14th April 2015

Franchisee Amy Hansford was recently interviewed by Journalism student Kathryn Townsend, who explores the power of role play for young children in this insightful article...

Long before computer consoles, touch pads and interactive media grasped our children’s attention they would happily surround themselves with an array of magical, mystical and, yes completely fabricated settings. With a selection of friends all of whom only ever existed in the land of make believe, but were never considered any less important than real people in the eyes of the child who created them, imagination was and still is, for the most part, an integral portion of the development process in children. Being encouraged to role play is proven to have a positive effect on several crucial areas of child growth including; cognitive development, communication and language development, social development and lastly, physical development.

Amy Hansford, manager at Milton Keynes Pyjama Drama is a strong advocator for childhood role play and explains here the importance of children exploring the realms of creativity via imaginary play.

“We see young children copying grown-ups all the time,” she says “We lead by example, so having a safe environment in which to mimic that behaviour and play through scenarios is so important in allowing children to make sense of the world around them”

“It allows them to test theories and ideas, create imaginary scenarios, which are quite frankly more fun than boring old ‘real life’, and push their ideas and creativity further,” she continues. “Role play has no limits – it’s fantastic to give our children such freedom, especially as we fence them in so early these days.”

It’s widely known that a child’s ability to communicate verbally is a direct response to the speech and words they are exposed to on a regular basis. The different tones and expressions that come with that are also practiced regularly as a child, and in most cases vocabulary and understanding is perfected through imaginative role play. This can begin at a relatively early age and is present throughout childhood with many benefits.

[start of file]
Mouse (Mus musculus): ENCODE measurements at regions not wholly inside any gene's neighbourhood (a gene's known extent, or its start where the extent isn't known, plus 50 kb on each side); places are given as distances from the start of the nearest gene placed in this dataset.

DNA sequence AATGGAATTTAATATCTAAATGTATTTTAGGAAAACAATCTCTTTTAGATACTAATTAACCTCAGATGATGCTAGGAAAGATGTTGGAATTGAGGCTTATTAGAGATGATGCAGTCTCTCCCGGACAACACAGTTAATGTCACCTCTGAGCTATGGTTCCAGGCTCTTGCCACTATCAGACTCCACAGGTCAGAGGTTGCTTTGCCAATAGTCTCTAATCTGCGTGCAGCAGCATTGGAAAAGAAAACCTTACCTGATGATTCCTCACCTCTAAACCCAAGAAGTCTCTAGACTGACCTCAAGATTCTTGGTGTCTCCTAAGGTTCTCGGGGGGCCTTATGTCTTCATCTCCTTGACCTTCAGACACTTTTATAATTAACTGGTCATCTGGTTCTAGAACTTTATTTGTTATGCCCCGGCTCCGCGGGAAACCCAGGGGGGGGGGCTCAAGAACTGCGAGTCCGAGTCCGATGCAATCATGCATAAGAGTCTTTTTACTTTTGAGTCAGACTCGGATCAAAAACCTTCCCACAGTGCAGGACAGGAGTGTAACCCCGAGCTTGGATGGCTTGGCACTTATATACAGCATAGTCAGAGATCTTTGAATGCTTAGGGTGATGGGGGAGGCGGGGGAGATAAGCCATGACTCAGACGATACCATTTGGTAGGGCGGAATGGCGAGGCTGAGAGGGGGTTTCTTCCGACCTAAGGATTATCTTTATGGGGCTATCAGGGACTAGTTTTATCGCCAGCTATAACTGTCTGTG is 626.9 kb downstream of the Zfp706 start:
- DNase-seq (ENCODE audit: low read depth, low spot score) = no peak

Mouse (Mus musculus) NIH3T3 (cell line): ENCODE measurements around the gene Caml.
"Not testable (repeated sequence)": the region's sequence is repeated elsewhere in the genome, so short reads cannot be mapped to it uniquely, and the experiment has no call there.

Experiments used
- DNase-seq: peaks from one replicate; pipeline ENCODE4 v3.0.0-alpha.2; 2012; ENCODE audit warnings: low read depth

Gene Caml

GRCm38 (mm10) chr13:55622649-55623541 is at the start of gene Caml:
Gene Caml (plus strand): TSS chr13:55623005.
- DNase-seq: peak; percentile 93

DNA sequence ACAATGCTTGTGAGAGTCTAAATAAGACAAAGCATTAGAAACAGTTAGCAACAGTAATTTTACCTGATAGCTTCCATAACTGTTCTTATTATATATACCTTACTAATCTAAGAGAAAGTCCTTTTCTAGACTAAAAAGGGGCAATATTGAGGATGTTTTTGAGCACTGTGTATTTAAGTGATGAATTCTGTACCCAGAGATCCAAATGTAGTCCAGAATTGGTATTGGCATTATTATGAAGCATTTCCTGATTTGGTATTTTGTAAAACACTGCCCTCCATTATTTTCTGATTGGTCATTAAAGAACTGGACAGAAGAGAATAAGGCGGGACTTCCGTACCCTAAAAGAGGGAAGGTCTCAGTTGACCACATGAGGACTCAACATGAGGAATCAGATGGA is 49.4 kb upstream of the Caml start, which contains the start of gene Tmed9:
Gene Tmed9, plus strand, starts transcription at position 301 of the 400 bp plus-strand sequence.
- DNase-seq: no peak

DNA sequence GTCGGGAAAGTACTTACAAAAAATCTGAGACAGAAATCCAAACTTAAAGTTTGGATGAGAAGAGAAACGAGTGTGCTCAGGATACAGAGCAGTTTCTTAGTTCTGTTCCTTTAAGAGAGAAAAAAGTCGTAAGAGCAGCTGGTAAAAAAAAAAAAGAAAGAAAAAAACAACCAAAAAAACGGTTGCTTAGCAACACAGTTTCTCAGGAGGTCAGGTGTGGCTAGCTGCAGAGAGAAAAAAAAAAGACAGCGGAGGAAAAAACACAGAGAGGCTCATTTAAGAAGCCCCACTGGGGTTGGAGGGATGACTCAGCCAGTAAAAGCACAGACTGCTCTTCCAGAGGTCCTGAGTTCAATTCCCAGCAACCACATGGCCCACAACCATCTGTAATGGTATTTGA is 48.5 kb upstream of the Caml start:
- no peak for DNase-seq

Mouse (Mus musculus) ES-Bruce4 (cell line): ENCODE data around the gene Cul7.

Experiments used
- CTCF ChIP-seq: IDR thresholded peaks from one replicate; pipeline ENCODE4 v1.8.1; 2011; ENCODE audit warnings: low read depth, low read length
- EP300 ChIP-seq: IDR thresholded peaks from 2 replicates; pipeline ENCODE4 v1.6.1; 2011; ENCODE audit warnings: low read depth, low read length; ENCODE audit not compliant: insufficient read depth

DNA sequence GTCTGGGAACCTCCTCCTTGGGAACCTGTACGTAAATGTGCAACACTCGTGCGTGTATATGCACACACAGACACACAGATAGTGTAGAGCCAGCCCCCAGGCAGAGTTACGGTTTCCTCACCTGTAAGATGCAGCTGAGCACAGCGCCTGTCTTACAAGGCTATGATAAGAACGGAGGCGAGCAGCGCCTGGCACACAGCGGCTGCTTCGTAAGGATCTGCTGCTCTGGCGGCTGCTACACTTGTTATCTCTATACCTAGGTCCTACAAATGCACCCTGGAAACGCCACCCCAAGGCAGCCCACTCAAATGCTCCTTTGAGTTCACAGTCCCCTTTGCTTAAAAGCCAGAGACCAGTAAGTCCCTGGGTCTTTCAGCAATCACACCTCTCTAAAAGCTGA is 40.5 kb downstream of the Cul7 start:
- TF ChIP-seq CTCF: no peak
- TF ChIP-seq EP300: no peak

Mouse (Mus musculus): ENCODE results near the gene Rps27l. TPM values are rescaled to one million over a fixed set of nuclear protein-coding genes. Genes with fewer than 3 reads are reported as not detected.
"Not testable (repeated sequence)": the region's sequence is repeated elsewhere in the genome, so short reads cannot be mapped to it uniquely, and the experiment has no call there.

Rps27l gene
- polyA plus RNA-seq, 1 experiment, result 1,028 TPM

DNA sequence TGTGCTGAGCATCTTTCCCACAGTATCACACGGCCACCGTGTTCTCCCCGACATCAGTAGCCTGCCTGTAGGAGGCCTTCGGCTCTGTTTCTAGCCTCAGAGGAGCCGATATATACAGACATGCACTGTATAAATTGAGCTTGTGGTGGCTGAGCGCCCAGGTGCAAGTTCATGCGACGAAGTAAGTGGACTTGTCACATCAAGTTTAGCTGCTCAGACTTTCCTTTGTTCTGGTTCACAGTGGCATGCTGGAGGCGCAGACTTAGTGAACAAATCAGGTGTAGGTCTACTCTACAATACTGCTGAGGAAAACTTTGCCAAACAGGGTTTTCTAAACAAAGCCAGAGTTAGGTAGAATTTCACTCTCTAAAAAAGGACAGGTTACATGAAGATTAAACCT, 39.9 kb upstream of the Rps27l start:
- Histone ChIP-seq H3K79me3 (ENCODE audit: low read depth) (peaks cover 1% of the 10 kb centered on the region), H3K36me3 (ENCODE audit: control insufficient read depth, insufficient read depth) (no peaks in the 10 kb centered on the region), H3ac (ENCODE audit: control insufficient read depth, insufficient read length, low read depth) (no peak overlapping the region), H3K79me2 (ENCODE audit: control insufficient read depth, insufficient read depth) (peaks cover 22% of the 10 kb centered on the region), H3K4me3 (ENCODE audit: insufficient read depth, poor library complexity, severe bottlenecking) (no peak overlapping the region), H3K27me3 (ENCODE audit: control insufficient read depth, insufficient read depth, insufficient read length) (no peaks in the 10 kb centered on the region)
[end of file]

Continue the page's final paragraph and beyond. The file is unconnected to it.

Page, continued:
“Confidence is one of the greatest benefits.” Amy explains. “If a child can play at being a doctor to help their toys, and see that they are just trying to make the toys better, they calm any fears they might have themselves about going to the doctor. They’re not a threatening doctor, therefore doctors in general are not threatening.”

“In Pyjama Drama, we role play through storylines together as a group which really brings the children out of themselves  - they know that if they put forward a plot idea (‘Amy! Look behind that bush! I think it’s a lion!), It’ll normally always be included and worked into our story.” Amy says “They speak, they are heard and their ideas are valued, so they feel more confident voicing opinions without fear of being ignored.”

“Another great benefit is freedom; thinking of some children with ALN (additional learning needs) who can feel like the world doesn’t ‘get’ them, or that they don’t quite ‘get’ the world. When children role play, they create the rules, the rights and the wrongs, and they create a world in which they can be happy, free and which will always have a happy ending.”

During the early years of a child’s growth the brain is considered to represent that of a sponge. Scientific research shows that by the age of four a child’s brain is twice as active as an adult,  this is simply due to the fact that the brain of a child burns a great deal more in glucose than that of an adult, and it is required to do this in order to maintain the vast number of connections between neurons. So  when I child is absorbing everything around, he or she is presenting that knowledge via role play, helping to create an environment for intellectual, social and emotional development.